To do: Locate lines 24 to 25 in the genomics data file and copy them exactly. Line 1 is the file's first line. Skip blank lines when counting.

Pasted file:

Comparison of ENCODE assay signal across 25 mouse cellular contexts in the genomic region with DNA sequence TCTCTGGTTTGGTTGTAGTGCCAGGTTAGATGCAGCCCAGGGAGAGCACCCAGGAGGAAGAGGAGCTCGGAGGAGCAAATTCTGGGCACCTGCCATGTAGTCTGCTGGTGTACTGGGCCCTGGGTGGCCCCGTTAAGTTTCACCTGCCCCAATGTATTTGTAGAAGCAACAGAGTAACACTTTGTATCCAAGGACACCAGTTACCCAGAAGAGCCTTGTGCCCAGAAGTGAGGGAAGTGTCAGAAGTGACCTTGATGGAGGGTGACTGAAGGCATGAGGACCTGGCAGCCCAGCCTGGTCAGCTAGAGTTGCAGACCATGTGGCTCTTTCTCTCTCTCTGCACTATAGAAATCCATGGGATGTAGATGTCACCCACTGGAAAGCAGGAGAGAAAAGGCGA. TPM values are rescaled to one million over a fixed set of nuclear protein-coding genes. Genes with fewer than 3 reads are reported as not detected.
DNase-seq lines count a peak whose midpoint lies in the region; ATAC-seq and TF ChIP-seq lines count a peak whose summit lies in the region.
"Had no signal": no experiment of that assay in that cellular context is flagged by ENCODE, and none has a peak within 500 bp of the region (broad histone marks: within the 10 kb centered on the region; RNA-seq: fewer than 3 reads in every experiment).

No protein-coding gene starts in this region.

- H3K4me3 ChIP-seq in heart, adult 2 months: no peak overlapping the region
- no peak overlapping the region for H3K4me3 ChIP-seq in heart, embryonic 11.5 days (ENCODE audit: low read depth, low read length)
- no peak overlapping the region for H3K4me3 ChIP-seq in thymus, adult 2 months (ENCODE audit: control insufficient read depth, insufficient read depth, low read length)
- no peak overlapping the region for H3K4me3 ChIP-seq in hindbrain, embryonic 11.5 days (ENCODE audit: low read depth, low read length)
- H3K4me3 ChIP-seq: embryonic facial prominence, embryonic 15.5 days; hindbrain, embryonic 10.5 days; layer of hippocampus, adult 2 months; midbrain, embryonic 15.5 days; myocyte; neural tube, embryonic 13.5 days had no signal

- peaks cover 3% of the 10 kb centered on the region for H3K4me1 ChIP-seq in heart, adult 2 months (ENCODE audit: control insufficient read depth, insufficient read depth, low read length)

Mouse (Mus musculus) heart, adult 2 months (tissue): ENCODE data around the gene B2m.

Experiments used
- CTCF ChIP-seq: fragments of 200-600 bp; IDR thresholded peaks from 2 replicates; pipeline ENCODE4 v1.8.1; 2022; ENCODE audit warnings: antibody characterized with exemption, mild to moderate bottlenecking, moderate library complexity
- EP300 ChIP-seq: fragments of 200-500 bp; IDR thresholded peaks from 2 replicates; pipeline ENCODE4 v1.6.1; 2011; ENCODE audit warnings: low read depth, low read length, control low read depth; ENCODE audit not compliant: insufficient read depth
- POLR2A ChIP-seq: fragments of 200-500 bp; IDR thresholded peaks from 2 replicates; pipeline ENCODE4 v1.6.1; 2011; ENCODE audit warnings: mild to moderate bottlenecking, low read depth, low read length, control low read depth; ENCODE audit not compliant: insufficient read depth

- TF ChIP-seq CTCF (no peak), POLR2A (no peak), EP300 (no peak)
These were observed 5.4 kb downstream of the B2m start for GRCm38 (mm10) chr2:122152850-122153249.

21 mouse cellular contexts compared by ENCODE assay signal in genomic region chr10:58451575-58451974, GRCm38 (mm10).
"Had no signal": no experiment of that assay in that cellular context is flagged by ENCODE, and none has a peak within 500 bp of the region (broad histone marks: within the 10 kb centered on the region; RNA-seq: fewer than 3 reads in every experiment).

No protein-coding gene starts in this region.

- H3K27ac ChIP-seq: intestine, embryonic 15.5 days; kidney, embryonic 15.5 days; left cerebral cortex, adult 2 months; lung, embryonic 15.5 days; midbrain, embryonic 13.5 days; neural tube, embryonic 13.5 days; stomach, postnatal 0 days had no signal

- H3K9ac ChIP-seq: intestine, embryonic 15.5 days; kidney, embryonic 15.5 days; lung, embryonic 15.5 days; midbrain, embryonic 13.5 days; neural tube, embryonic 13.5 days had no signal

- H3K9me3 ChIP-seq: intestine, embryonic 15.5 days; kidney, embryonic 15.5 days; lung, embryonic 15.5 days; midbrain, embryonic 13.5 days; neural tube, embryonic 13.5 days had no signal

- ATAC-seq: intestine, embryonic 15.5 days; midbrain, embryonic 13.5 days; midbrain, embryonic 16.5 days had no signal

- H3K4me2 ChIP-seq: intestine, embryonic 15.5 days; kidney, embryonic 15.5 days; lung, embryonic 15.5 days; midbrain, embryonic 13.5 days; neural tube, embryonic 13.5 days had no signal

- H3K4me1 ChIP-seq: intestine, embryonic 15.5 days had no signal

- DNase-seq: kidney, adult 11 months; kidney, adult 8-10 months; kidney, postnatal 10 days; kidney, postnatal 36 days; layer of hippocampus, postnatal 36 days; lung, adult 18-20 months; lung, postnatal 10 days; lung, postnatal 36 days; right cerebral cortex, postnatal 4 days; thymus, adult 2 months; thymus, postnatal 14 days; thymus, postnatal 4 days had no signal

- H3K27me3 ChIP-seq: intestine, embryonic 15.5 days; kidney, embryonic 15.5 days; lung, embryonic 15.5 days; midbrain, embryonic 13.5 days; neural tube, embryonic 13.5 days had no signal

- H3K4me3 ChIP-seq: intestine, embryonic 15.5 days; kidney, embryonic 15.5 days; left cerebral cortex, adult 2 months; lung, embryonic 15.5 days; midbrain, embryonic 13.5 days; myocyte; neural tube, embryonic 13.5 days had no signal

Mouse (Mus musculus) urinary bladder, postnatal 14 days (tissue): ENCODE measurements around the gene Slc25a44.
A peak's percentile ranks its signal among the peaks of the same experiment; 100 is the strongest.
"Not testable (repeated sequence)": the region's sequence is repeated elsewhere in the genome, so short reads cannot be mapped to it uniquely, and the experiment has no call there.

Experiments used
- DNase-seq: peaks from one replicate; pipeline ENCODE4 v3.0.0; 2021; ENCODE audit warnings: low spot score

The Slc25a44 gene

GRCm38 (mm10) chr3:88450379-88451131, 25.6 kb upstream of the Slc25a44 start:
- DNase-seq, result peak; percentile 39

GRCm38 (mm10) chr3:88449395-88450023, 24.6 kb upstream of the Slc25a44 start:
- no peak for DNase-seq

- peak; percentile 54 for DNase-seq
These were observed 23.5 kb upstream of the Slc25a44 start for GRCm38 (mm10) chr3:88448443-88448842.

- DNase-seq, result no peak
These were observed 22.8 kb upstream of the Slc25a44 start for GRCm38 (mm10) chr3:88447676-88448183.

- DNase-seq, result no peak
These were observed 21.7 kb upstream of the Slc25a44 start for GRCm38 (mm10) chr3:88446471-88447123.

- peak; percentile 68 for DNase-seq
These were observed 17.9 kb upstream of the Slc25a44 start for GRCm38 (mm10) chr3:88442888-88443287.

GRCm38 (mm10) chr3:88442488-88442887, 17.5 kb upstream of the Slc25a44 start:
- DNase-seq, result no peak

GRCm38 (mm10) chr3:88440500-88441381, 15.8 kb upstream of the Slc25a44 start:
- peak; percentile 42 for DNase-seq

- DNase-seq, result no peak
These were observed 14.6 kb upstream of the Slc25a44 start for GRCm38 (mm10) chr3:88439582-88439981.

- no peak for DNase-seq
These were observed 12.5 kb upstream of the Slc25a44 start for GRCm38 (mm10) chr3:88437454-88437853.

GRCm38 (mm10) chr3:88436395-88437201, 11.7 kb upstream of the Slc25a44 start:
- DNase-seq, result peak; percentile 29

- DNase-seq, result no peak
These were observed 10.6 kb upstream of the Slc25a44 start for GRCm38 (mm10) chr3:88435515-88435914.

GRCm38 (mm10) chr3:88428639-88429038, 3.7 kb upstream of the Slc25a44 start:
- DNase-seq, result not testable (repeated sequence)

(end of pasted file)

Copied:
- ATAC-seq: intestine, embryonic 15.5 days; midbrain, embryonic 13.5 days; midbrain, embryonic 16.5 days had no signal

- H3K4me2 ChIP-seq: intestine, embryonic 15.5 days; kidney, embryonic 15.5 days; lung, embryonic 15.5 days; midbrain, embryonic 13.5 days; neural tube, embryonic 13.5 days had no signal